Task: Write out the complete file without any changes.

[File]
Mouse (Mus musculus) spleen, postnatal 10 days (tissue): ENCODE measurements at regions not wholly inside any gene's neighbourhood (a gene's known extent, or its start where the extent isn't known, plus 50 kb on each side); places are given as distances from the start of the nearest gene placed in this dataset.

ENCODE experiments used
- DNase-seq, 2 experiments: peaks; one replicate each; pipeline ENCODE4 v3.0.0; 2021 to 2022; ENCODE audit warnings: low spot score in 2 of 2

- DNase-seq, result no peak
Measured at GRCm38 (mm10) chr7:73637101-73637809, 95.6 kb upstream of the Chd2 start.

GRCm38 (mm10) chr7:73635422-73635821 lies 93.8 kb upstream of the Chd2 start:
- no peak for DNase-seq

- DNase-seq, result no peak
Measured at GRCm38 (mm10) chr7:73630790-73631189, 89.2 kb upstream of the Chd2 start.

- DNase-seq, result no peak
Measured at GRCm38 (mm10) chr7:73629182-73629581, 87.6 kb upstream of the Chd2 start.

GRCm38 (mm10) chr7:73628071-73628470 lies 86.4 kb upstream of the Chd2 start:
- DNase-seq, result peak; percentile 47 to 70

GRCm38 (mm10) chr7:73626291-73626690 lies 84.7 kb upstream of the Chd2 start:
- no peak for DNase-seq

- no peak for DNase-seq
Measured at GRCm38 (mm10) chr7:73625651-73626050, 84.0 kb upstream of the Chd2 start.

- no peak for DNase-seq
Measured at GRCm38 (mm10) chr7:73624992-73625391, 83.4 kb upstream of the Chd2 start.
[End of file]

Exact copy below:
Mouse (Mus musculus) spleen, postnatal 10 days (tissue): ENCODE measurements at regions not wholly inside any gene's neighbourhood (a gene's known extent, or its start where the extent isn't known, plus 50 kb on each side); places are given as distances from the start of the nearest gene placed in this dataset.

ENCODE experiments used
- DNase-seq, 2 experiments: peaks; one replicate each; pipeline ENCODE4 v3.0.0; 2021 to 2022; ENCODE audit warnings: low spot score in 2 of 2

- DNase-seq, result no peak
Measured at GRCm38 (mm10) chr7:73637101-73637809, 95.6 kb upstream of the Chd2 start.

GRCm38 (mm10) chr7:73635422-73635821 lies 93.8 kb upstream of the Chd2 start:
- no peak for DNase-seq

- DNase-seq, result no peak
Measured at GRCm38 (mm10) chr7:73630790-73631189, 89.2 kb upstream of the Chd2 start.

- DNase-seq, result no peak
Measured at GRCm38 (mm10) chr7:73629182-73629581, 87.6 kb upstream of the Chd2 start.

GRCm38 (mm10) chr7:73628071-73628470 lies 86.4 kb upstream of the Chd2 start:
- DNase-seq, result peak; percentile 47 to 70

GRCm38 (mm10) chr7:73626291-73626690 lies 84.7 kb upstream of the Chd2 start:
- no peak for DNase-seq

- no peak for DNase-seq
Measured at GRCm38 (mm10) chr7:73625651-73626050, 84.0 kb upstream of the Chd2 start.

- no peak for DNase-seq
Measured at GRCm38 (mm10) chr7:73624992-73625391, 83.4 kb upstream of the Chd2 start.